I estimate the spatial and sectoral distribution of incidence from carbon pricing by developing and estimating a quantitative spatial equilibrium model. The model highlights an equity-efficiency tradeoff that is unique to carbon taxes in a spatial setting.">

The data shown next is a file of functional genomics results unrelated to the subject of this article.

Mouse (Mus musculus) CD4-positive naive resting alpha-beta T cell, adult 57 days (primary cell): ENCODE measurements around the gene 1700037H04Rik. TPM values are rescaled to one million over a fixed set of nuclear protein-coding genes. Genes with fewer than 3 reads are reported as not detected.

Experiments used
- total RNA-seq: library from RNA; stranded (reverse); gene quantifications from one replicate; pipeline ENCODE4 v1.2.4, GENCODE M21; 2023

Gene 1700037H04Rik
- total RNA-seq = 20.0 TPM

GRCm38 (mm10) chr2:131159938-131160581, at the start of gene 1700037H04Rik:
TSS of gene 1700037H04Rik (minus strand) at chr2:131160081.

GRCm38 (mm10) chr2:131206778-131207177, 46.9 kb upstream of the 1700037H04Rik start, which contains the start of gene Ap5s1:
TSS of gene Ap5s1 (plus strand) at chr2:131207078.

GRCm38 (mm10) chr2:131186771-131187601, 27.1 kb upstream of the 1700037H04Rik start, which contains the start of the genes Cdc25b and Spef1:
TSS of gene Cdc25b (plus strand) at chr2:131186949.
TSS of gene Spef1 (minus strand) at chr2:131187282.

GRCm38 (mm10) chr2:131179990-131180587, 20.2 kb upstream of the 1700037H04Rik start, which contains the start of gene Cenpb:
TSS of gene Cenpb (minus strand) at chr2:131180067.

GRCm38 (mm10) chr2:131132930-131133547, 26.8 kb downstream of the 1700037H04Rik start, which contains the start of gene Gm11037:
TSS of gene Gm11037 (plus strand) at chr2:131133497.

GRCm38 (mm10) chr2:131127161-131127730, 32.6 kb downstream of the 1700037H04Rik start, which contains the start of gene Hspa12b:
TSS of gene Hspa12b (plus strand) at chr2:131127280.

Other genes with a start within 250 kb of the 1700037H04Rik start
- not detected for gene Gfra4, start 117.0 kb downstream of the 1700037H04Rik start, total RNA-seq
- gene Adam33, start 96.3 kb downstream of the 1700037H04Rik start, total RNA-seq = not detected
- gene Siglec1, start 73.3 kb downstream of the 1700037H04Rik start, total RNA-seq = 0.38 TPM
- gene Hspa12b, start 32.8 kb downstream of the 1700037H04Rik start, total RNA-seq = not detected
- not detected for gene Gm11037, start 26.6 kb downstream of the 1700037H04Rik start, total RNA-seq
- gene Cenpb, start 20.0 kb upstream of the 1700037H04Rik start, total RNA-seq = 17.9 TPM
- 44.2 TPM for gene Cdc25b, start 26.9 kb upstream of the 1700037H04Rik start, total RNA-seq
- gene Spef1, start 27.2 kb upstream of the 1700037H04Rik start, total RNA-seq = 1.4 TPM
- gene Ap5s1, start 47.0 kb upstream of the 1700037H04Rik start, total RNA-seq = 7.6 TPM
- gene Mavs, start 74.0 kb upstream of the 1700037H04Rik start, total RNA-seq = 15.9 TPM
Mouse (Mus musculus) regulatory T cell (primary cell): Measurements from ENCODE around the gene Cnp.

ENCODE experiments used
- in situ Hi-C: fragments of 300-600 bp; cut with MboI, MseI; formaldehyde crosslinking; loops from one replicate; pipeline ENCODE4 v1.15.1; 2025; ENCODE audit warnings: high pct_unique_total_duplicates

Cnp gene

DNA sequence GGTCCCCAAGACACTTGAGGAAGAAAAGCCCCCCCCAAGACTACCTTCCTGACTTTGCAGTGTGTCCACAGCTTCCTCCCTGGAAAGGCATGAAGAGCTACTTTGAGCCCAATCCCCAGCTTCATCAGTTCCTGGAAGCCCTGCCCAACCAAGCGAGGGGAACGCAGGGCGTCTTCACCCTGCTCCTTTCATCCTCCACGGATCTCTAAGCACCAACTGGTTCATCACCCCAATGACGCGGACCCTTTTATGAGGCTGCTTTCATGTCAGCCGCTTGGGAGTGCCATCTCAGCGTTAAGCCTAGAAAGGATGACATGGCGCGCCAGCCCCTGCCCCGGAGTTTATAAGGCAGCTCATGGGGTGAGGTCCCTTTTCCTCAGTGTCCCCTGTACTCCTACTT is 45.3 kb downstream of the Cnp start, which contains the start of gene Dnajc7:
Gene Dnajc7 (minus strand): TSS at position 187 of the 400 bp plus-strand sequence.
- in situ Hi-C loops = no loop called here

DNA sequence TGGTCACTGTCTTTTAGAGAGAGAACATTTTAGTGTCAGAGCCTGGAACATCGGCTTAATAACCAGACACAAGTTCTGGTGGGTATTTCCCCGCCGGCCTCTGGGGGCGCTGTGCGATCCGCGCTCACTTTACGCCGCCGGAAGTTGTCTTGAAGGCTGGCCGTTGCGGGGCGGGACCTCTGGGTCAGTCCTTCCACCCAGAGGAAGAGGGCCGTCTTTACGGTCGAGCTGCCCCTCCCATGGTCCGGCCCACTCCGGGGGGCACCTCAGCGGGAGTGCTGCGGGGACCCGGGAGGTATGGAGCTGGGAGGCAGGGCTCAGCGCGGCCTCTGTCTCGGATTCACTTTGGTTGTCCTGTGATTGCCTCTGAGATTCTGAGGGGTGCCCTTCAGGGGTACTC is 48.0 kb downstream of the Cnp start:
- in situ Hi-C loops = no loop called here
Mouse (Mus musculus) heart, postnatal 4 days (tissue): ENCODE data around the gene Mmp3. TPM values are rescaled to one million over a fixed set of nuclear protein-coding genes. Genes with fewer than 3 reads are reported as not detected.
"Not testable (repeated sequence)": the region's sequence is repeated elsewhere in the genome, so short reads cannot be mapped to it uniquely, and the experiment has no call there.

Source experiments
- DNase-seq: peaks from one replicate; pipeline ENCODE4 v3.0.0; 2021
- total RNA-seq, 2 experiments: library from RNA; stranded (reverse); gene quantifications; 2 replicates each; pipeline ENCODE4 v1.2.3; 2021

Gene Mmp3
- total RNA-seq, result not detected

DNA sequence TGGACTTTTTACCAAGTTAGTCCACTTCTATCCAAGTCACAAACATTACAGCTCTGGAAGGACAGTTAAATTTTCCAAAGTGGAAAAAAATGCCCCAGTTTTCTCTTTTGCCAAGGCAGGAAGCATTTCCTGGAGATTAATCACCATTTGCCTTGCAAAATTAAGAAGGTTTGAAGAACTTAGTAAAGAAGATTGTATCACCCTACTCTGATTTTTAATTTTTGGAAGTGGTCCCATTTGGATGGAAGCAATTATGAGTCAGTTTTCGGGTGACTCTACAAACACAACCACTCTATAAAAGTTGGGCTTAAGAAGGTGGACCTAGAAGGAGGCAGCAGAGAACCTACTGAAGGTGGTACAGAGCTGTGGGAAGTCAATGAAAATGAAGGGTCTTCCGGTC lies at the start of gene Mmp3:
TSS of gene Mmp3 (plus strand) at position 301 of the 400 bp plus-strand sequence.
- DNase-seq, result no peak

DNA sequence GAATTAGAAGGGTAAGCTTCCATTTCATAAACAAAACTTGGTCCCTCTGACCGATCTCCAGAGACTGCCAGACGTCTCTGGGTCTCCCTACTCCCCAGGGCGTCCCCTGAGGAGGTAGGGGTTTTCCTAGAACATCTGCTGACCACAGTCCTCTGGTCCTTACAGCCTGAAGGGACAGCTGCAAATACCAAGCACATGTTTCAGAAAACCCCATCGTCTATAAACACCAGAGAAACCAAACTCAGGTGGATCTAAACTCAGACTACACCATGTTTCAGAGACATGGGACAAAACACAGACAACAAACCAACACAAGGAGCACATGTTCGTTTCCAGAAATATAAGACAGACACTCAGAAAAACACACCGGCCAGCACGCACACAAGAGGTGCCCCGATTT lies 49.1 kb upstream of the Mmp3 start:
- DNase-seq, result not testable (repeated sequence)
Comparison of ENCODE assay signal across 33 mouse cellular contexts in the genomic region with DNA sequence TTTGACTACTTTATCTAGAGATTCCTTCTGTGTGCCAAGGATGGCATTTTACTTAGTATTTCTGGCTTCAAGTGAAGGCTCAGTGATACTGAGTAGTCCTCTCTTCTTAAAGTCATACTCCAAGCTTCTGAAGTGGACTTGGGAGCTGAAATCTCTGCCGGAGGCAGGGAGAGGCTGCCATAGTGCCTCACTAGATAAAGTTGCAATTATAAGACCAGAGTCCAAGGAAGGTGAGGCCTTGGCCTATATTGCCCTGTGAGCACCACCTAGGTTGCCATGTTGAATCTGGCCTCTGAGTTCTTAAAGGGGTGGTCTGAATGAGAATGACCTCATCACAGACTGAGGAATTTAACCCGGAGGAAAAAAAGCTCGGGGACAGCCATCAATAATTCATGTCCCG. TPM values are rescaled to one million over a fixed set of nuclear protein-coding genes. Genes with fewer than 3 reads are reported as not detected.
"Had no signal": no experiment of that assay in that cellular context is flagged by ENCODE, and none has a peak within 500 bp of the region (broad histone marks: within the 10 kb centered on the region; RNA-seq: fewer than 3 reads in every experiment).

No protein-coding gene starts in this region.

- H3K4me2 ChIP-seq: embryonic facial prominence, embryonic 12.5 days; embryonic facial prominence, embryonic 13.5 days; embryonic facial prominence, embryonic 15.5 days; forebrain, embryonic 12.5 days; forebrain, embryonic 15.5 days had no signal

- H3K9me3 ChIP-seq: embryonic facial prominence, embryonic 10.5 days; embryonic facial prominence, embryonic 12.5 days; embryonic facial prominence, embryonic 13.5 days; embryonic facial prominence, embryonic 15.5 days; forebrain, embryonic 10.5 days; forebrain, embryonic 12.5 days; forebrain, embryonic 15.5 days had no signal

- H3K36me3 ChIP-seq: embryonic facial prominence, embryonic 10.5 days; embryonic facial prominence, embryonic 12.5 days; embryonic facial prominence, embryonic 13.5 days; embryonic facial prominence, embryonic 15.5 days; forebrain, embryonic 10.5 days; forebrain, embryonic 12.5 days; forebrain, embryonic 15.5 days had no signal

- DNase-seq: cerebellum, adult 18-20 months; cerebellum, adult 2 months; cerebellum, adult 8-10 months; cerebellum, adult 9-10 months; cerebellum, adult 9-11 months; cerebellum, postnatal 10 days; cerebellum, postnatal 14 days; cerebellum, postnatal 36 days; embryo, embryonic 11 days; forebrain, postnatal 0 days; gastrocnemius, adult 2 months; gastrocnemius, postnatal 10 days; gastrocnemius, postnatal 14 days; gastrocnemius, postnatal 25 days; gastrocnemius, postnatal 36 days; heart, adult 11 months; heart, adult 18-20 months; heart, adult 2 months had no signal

Residential, industrial, and commercial carbon emissions vary substantially throughout the U.S. This variation is primarily due to differences in industrial and residential energy consumption across cities. Recent empirical evidence suggests that carbon taxation differentially affects wages across sectors. To assess the spatial and sectoral equity-efficiency tradeoff with carbon taxation, I develop and estimate a quantitative general equilibrium model. After estimating the model’s structural parameters, I simulate various carbon pricing policy regimes. The model separately identifies two effects of carbon taxes on wages: direct effects (via output reduction and input substitution) and indirect impacts (via workers sorting across cities and sectors). Preliminary results suggest that the burden of carbon pricing disproportionately falls on low-income individuals with significant heterogeneity across cities and sectors.
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